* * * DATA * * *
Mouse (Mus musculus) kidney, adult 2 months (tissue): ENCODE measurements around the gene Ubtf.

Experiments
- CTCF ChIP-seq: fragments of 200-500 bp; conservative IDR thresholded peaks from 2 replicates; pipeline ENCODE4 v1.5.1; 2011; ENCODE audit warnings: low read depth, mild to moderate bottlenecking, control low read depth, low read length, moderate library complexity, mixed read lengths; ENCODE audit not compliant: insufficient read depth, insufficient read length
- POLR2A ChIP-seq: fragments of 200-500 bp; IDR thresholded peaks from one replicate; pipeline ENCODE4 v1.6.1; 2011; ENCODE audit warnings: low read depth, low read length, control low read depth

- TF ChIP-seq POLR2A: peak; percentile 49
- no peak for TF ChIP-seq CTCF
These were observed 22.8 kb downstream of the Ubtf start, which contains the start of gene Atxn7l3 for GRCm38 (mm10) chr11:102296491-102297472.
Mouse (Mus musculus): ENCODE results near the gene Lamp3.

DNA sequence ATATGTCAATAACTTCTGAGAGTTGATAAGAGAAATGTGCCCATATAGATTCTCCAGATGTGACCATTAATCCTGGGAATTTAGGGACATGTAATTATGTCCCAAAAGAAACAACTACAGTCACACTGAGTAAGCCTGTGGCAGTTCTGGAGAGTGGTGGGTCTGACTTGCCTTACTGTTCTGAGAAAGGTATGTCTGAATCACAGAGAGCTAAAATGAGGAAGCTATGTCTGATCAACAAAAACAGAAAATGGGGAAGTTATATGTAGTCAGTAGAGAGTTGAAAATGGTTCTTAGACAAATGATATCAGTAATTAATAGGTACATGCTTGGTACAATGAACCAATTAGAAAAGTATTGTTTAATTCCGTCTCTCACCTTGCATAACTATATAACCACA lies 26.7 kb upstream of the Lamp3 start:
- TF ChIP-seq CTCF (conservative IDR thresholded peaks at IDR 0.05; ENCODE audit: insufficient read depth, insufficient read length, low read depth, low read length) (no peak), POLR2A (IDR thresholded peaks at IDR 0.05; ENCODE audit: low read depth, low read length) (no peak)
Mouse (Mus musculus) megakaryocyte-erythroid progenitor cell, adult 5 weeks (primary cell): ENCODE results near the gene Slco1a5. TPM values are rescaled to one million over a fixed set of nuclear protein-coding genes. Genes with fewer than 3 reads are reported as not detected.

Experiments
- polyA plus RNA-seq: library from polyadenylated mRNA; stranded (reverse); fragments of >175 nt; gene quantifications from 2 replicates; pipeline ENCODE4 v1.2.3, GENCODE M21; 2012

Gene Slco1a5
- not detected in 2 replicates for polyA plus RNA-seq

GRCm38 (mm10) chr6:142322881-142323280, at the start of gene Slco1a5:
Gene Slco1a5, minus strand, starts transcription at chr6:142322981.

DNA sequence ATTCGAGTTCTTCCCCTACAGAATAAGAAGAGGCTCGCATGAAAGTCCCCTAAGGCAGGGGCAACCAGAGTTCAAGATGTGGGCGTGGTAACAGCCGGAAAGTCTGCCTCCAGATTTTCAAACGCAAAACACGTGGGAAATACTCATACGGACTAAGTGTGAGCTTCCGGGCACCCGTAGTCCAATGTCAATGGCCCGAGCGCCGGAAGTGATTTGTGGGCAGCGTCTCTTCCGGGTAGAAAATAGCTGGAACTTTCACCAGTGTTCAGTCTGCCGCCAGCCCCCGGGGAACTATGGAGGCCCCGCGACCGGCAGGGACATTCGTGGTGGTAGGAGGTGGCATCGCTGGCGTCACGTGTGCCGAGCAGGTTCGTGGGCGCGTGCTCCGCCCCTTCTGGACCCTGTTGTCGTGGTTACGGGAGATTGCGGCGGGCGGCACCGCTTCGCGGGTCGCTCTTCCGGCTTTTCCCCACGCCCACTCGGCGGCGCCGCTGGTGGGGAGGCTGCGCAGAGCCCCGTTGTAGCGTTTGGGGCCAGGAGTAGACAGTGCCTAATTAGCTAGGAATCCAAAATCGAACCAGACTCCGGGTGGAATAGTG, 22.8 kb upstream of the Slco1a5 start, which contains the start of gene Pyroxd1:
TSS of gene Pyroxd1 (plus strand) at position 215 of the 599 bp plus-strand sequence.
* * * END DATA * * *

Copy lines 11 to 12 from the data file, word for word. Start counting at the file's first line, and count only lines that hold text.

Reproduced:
Mouse (Mus musculus) megakaryocyte-erythroid progenitor cell, adult 5 weeks (primary cell): ENCODE results near the gene Slco1a5. TPM values are rescaled to one million over a fixed set of nuclear protein-coding genes. Genes with fewer than 3 reads are reported as not detected.

Experiments